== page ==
Self-Advocacy Best Practice
Why do organisations need to make self-advocacy a priority?
Funders such as the HSE must now take into account the wishes and needs of the service owner on an equal (if not a higher) level of priority, than the wishes of service provider organisations. It is increasingly evident that funding and resources will be distributed towards organisations who can demonstrate service owners have had their opportunity to say what they need and want and this is then reflected back to funders.
Key audiences to consider in your self-advocacy strategy
The current shift in focus toward self-advocacy channels requires individuals and organisations to support service owners to build their capacity to self-advocate. Changes are required to provide space and support for service owners to consider their needs, be part of decisions in the organisation, and have the means through which their voice can be heard and acted upon. This will require thinking, time and resources. Key target groups inlcude:
Senior Management will need to make an informed decision to pursue self-advocacy as a strategic priority across the whole organisation. This may require reviewing and identifying changes to existing practices and how decisions are made. Pro self-advocacy processes can impact and change internal timescales e.g., organisations must allow time for consultation. Building self-advocacy will require training for management, self-advocates, and key workers. On an ongoing basis, increased and continued awareness and capacity building programs will be required to help build self-advocacy capacity.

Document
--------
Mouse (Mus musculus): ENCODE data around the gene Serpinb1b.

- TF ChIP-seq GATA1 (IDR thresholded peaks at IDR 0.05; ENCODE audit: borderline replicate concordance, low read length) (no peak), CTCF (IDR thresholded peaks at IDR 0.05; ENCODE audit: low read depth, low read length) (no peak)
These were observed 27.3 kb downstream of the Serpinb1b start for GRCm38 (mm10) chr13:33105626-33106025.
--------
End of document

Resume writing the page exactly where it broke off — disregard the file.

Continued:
Key Workers and those working directly with service owners play a core role in self-advocacy. In this regard Key workers need to be fully supported to help develop service owner’s advocacy skills. It is fundamental that key workers are recognised for their part in building and implementing self-advocacy policy. Organisations can benefit from engaging key workers to actively partner with management to develop self-advocacy structures and processes. Often, key workers may have to be made aware of their key role. Key workers should be encouraged to identify their self-advocacy training needs and work with management to develop robust training programmes. Key workers will face many situations, in support of this, ongoing training and peer supports can help sustain self-advocacy efforts.
Service owners will require multiple supports. A core object is to build confidence, rights awareness, and an awareness of the right to advocate. Service owners need to know what self-advocacy is and what it means for them. Many will need support in identifying how to self-advocate effectively including channels of communication and technical supports available to them. Sometimes service owners will require direct support e.g., in meetings with service providers or externally with Government Departments.
|Practical programme supports |
The DFI Self-Advocacy Programme recognises that our 120 plus members are at various levels of organisational self-advocacy development. Our programme has been developed to build capacity at all levels. Programme tool and supports include: